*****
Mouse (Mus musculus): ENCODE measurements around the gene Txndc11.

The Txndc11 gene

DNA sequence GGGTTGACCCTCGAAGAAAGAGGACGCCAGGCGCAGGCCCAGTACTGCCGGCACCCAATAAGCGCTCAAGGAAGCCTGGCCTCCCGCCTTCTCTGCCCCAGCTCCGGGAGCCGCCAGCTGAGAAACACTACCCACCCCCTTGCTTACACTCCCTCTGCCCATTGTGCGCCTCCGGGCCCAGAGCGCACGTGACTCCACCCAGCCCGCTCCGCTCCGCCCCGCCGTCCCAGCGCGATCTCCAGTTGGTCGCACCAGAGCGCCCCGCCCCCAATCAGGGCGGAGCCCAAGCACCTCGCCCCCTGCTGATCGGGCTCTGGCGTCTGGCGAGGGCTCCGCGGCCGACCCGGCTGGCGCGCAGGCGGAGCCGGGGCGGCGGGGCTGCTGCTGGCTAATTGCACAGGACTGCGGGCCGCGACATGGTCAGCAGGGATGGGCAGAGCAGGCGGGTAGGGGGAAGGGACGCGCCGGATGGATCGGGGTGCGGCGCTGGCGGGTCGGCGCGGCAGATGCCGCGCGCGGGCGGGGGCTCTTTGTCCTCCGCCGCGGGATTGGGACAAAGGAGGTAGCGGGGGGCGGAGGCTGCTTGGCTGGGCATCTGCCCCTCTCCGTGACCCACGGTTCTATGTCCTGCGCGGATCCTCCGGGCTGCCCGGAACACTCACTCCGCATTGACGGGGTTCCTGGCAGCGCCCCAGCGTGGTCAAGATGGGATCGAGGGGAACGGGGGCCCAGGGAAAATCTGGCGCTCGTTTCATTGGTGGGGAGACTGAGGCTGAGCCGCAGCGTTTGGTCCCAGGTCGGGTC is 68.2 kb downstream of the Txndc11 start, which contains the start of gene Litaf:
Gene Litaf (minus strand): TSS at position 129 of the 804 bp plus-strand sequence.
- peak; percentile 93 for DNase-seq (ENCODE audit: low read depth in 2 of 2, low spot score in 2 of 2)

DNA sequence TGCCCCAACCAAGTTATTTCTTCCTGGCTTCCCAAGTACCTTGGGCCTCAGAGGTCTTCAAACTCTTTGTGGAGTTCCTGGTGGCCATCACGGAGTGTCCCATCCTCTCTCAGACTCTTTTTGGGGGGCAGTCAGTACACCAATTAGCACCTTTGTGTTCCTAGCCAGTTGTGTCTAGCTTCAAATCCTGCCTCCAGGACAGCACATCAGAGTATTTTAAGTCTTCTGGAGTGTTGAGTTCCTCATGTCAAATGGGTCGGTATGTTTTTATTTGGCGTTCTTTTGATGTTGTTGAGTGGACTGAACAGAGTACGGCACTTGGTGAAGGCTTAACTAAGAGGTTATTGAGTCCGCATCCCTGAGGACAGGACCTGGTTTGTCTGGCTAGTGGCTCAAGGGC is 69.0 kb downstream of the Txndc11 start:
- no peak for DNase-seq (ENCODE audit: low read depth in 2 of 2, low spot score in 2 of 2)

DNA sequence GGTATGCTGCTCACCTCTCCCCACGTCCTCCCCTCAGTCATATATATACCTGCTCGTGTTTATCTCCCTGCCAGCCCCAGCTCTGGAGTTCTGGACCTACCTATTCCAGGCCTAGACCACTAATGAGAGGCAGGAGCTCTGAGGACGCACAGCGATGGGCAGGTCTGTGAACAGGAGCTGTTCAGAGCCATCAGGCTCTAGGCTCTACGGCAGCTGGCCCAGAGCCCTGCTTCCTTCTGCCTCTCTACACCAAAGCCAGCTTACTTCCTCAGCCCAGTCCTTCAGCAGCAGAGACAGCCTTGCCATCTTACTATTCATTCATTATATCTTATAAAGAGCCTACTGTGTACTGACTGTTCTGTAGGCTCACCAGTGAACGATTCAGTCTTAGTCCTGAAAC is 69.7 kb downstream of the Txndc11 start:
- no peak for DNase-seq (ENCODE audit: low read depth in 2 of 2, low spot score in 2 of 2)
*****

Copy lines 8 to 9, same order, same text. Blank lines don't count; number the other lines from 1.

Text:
DNA sequence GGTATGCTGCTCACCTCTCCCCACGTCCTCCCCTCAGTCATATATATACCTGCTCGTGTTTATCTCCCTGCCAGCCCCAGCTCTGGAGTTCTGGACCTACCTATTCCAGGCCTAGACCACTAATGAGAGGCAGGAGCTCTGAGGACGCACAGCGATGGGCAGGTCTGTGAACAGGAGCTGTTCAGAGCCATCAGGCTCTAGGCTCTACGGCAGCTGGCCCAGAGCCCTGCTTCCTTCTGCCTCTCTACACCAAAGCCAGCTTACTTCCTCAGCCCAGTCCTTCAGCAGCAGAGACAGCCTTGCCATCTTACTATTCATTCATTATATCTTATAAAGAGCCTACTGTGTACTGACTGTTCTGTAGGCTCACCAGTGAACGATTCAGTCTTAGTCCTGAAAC is 69.7 kb downstream of the Txndc11 start:
- no peak for DNase-seq (ENCODE audit: low read depth in 2 of 2, low spot score in 2 of 2)